Archive for March, 2010
Jesus Christ can change us and can change our world. We are people of hope. When Jesus visited Martha and Mary to console them over the death of their brother Lazarus, even though he had been in the tomb for four days, the sisters said to Jesus, “Even now, I know that God will give you whatever you ask him”. Even now. That should be our theme as we fight the evil of abortion. Some will say it has gone on so long it cannot be changed. Others will voice the objection that was raised when Jesus ordered Lazarus’ grave opened: there will be a stench. But despite the culture of death, we are called to hope in the God who has not changed, and in his power to defeat abortion. Even now.
Washington, DC – Fr. Frank Pavone, National Director of Priests for Life, sent an urgent fax alert to priests and deacons nationwide today urging them to join with parishioners in contacting their Congressmen to express opposition to the health care bill that may be voted upon this week.
“The lives of millions of unborn children depend on all of us taking action now,” said Fr. Pavone. “The Senate version of the health care bill would expand access to abortion like never before in history. With a decisive vote possible this week in the House, there is no time to waste.”
The Priests for Life fax alert encourages priests, deacons, and members of church congregations to e-mail, call, or visit the local office of their Congressman and urge a “no” vote on the Senate measure.
Fr. Frank Pavone
National Director, Priests for Life
Being actively pro-life is not primarily about belonging to a cause or embracing an ideology. It is not merely a political platform or a hobby. It is a spirituality. It is an aspect of our discipleship. And as such, it is a conviction and commitment that is shaped by the word of God. We therefore continue our reflections on what the Beatitudes teach us about being pro-life.
“Blessed are the peacemakers, for they shall be called the children of God.” Peace is more than the absence of war. The foundation of peace is justice, that everyone’s rights are protected and everyone’s dignity is recognized. Peace means that our relationships with God and one another are what they are supposed to be.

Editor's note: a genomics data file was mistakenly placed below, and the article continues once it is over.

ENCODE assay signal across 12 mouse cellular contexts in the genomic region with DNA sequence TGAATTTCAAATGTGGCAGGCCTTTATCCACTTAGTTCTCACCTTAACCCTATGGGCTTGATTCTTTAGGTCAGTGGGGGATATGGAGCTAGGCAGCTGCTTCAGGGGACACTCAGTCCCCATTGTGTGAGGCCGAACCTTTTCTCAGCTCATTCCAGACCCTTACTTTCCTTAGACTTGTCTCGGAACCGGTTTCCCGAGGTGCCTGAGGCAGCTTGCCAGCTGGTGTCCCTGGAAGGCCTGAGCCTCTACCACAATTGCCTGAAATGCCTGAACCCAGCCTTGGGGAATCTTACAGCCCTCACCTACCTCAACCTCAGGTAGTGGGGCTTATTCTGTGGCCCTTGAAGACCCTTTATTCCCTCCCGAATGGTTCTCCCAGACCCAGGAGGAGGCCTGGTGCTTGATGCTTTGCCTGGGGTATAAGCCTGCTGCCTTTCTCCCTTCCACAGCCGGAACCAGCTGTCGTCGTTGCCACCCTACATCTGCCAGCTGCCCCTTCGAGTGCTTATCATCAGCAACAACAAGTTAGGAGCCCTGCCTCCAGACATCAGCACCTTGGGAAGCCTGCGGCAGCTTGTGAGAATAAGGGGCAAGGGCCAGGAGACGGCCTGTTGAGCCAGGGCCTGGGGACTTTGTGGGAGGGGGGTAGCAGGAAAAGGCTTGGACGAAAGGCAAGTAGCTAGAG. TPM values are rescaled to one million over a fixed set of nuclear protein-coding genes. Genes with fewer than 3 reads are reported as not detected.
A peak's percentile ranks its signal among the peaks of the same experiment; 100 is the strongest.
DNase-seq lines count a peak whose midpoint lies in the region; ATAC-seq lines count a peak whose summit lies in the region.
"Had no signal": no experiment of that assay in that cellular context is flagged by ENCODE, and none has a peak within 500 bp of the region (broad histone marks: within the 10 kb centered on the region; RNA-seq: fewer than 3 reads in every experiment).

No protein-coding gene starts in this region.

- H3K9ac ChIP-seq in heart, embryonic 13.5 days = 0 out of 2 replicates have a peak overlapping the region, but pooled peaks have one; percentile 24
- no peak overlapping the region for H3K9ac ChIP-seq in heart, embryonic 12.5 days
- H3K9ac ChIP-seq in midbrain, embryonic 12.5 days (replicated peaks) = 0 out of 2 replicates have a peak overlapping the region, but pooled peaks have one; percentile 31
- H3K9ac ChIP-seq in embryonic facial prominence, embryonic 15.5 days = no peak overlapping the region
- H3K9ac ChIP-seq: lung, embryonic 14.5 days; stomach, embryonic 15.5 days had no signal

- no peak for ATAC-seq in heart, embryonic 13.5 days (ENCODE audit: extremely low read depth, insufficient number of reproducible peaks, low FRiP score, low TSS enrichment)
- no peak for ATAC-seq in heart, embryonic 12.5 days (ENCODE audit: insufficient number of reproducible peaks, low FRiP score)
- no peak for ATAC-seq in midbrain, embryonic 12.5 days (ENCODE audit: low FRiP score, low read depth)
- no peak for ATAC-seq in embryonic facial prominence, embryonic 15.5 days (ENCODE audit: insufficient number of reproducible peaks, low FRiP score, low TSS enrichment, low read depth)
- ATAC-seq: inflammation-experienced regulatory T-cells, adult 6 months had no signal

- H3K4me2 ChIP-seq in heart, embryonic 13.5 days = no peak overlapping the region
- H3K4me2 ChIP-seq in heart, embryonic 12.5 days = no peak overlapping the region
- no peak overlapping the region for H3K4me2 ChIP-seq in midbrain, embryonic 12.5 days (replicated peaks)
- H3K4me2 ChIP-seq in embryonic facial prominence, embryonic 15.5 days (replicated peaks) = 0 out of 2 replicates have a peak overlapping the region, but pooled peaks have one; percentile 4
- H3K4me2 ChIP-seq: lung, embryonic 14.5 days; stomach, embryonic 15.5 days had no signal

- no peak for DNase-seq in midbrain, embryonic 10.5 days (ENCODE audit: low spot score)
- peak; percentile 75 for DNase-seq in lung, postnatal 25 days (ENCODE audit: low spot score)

To fight abortion, therefore, is one of the ways that we work for peace. Abortion completely oppresses and diminishes the rights of the child who is killed. Rather than fostering right relationships, it destroys them, starting with the most basic relationship between a mother and her own child.
A peacemaker seeks out the most vulnerable in society, and urges the rest of society to welcome them. Let’s build peace by advocating for the unborn and stopping the violence of abortion.
“Blessed are those who are persecuted for righteousness’ sake; the Kingdom of heaven is theirs.”
Those who work for justice will always be persecuted by those who foster injustice. Those who work to preserve the most basic justice, that is, protecting the right to life, are persecuted all the time, by both believers and non-believers. They are accused of having a narrow focus and a lack of compassion, while in reality they are focused on the most broad-based right of all and have compassion for the most vulnerable of all.
Because they know this, pro-life activists can be at peace in the midst of the persecution. They need not be distracted, nor should they ever doubt themselves. The ridicule they endure is a promised blessing from above, the blessing of suffering for doing what is right.
“Blessed are you when men revile you and persecute you and utter every kind of evil against you falsely on my account. Rejoice and be glad, for your reward is great in heaven.”
So many pro-life leaders I know, including myself, have been falsely accused in public of advocating or even doing violence. Pregnancy centers, which compassionately serve parents and their babies every day, have been falsely accused of deceiving the public. Activists who try to change the laws have been falsely accused of opposing democracy.